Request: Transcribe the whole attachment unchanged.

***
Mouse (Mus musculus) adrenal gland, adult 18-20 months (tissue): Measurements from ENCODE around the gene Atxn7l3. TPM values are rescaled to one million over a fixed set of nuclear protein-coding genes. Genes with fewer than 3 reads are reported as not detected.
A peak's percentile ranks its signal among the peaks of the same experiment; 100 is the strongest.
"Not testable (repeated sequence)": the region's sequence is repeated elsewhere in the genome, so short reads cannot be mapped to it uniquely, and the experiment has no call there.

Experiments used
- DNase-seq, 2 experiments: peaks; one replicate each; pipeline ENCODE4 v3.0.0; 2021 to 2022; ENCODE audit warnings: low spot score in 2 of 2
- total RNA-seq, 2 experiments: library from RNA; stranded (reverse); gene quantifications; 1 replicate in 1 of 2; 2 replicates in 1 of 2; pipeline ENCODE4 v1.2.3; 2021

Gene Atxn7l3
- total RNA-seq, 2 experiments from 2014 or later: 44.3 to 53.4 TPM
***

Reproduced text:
Mouse (Mus musculus) adrenal gland, adult 18-20 months (tissue): Measurements from ENCODE around the gene Atxn7l3. TPM values are rescaled to one million over a fixed set of nuclear protein-coding genes. Genes with fewer than 3 reads are reported as not detected.
A peak's percentile ranks its signal among the peaks of the same experiment; 100 is the strongest.
"Not testable (repeated sequence)": the region's sequence is repeated elsewhere in the genome, so short reads cannot be mapped to it uniquely, and the experiment has no call there.

Experiments used
- DNase-seq, 2 experiments: peaks; one replicate each; pipeline ENCODE4 v3.0.0; 2021 to 2022; ENCODE audit warnings: low spot score in 2 of 2
- total RNA-seq, 2 experiments: library from RNA; stranded (reverse); gene quantifications; 1 replicate in 1 of 2; 2 replicates in 1 of 2; pipeline ENCODE4 v1.2.3; 2021

Gene Atxn7l3
- total RNA-seq, 2 experiments from 2014 or later: 44.3 to 53.4 TPM